During the apparently endless post-mortem discussions around Batman v Superman and Suicide Squad this year, fans and critics have tried to find an explanation for why the DCEU — Warner Bros.' attempt at an MCU-rivalling superhero-populated universe — has so far been received as a series of disappointments. I'm not talking mild disappointment, either, the kind you feel when you realize your favorite Calvin Kleins are in the washing machine — I'm talking crushing disappointment, like when you go to Starbucks on hot-stranger-Tuesdays and hot stranger inexplicably isn't there.
It wasn't until I saw Marvel's Doctor Strange, and the way that people reacted to it, that it truly hit home exactly where DC have been going wrong. I don't believe Doctor Strange has a story or performances any better than Batman v Superman, but despite packing countless plot holes, this is a movie which finds a crowd-pleasing tone and sticks to it. The jokes are beige, but inoffensive and frequent enough to keep the audience laughing. The movie begins and ends firmly in Marvel's familiar lane, and doesn't try anything too ambitious to jeopardize that familiarity.
The problem for DC is that it doesn't have a lane. Zack Snyder in particular has tried to recreate the brooding, operatic feel of Nolan's Dark Knight trilogy, but his formulaic storytelling makes all the tears and the angst and the rainy skies feel comical. But we know this already. I want to talk about the future of the DCEU, a universe which still has considerable potential to make money while pleasing critics and giving Marvel something to worry about.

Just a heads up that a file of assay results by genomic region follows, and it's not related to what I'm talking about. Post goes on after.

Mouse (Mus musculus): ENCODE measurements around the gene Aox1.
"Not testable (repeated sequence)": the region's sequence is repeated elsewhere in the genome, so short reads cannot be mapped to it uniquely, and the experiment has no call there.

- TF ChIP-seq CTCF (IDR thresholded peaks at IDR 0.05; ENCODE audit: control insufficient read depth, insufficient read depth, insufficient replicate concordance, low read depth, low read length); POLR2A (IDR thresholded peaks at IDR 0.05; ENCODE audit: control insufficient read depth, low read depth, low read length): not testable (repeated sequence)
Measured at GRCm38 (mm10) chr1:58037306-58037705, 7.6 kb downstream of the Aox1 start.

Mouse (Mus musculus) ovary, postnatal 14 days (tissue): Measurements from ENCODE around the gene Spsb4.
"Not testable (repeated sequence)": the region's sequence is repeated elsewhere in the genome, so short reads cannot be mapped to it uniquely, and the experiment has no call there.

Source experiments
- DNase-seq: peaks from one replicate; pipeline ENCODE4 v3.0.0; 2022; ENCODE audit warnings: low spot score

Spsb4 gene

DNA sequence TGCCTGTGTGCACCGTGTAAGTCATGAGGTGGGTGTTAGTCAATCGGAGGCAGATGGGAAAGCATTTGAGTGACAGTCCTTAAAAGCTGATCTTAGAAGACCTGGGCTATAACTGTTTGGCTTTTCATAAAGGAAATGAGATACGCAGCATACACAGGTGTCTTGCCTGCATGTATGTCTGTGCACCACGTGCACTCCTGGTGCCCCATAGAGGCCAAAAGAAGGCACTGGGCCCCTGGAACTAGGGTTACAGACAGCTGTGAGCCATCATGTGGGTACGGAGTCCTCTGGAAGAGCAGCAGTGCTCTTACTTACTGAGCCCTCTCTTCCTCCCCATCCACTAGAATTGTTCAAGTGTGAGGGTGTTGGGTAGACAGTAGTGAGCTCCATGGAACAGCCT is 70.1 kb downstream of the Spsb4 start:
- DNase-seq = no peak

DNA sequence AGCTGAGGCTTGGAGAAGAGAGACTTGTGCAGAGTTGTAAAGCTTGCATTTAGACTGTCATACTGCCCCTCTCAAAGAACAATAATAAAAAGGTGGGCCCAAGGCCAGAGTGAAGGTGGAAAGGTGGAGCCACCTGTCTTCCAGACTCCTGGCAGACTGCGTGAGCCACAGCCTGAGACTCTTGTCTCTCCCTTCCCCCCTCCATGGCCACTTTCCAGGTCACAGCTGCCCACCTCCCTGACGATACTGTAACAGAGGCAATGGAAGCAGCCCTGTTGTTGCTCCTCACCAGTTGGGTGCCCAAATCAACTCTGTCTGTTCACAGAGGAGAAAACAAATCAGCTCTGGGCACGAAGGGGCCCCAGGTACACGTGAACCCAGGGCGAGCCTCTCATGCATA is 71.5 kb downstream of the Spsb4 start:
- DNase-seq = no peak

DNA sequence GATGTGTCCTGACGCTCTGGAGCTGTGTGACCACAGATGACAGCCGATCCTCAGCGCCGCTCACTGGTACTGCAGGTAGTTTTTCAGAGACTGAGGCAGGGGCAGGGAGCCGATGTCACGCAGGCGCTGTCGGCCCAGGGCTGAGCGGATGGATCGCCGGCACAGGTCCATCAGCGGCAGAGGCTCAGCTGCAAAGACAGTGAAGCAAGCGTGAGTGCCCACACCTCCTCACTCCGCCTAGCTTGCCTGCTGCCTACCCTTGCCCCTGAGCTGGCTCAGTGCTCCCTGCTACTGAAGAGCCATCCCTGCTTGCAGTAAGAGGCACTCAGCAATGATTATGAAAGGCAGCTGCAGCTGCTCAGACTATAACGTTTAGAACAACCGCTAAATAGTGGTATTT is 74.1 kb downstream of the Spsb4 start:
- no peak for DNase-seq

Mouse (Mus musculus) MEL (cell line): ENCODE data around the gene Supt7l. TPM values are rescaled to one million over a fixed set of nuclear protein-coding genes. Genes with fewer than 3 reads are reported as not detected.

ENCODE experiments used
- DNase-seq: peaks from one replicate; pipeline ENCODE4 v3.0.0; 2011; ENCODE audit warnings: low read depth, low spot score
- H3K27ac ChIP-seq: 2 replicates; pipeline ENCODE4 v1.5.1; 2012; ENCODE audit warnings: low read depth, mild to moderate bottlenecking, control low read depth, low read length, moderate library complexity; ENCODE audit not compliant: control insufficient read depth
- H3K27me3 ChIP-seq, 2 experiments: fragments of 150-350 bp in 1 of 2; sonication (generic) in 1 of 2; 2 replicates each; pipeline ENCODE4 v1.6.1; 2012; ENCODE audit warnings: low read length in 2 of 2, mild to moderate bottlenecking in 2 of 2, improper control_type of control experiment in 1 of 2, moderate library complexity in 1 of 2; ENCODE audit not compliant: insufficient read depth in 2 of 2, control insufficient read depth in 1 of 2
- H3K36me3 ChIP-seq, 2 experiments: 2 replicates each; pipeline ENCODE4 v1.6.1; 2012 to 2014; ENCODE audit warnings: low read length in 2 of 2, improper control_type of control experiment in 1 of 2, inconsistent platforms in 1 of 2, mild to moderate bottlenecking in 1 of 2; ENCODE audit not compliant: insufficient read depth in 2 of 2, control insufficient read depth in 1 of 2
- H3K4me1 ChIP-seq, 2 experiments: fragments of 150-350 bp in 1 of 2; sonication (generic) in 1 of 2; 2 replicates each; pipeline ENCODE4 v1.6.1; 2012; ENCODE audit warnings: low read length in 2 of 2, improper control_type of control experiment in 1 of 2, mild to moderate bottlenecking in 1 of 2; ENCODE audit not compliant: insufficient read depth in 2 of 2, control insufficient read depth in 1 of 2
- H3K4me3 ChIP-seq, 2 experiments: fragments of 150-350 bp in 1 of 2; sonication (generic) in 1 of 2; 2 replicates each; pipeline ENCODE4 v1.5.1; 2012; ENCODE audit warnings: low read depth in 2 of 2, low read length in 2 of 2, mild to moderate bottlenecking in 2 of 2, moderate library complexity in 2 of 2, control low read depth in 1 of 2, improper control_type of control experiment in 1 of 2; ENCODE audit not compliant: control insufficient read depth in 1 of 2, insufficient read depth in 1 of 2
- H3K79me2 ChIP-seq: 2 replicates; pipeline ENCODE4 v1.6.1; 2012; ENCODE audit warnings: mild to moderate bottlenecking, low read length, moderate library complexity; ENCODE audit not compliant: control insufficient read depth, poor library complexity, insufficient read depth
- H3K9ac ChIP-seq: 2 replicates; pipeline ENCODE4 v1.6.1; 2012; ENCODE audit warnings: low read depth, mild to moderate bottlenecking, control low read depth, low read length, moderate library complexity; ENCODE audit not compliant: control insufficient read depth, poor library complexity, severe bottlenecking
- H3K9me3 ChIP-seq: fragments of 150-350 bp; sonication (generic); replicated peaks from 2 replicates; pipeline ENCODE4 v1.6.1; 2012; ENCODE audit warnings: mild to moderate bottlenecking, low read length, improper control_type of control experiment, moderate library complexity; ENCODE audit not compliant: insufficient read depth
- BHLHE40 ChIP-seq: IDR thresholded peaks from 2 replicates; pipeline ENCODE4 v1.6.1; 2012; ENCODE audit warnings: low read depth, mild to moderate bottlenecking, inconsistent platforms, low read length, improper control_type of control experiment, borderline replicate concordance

It has been suggested that there are four "pillars" of the DCEU, four characters who can be relied upon to draw in audiences the way Captain America and Iron Man do for Marvel. I prefer to take the view that DC in fact has two pillar characters, Batman and Wonder Woman, and that by the end of 2017 we'll know for sure whether or not audiences agree — and whether or not the DCEU can truly become the beast every DC fan on the planet really wants it to be.
The First Pillar: The Bat of Gotham
The good news: Despite having made several major mistakes so far with the DCEU, the big bosses at Warner Bros. clearly understand that Batman is their most potent money-making weapon. That's why his role in Suicide Squad, actually minimal, was presented in the trailers as something bigger, and why he was shoehorned into a Man of Steel sequel even though pitting Batman against Superman didn't really make any sense at all.
Okay, so Warner Bros. hasn't deployed Batman quite right just yet, but the upshot to his omnipresence in the DCEU — it looks like he has a small role in Wonder Woman, too — is that audiences have quickly warmed to Ben Affleck's portrayal of the Caped Crusader. As Bruce Wayne, Affleck is still unproven (a little too dopey to convince as the world's so-called greatest detective, perhaps), but when the cape and cowl are on, he's possibly the best big-screen Batman we've ever had.
By bringing Affleck, not just a great, likeable actor but a serious and seriously talented director, into the creative core of the DCEU, Warner Bros. has a chance to do something Marvel has no intention of doing — to create a movie which stands alone as something great, while also representing a piece of a bigger puzzle, just as at least two thirds of Nolan's Batman trilogy did.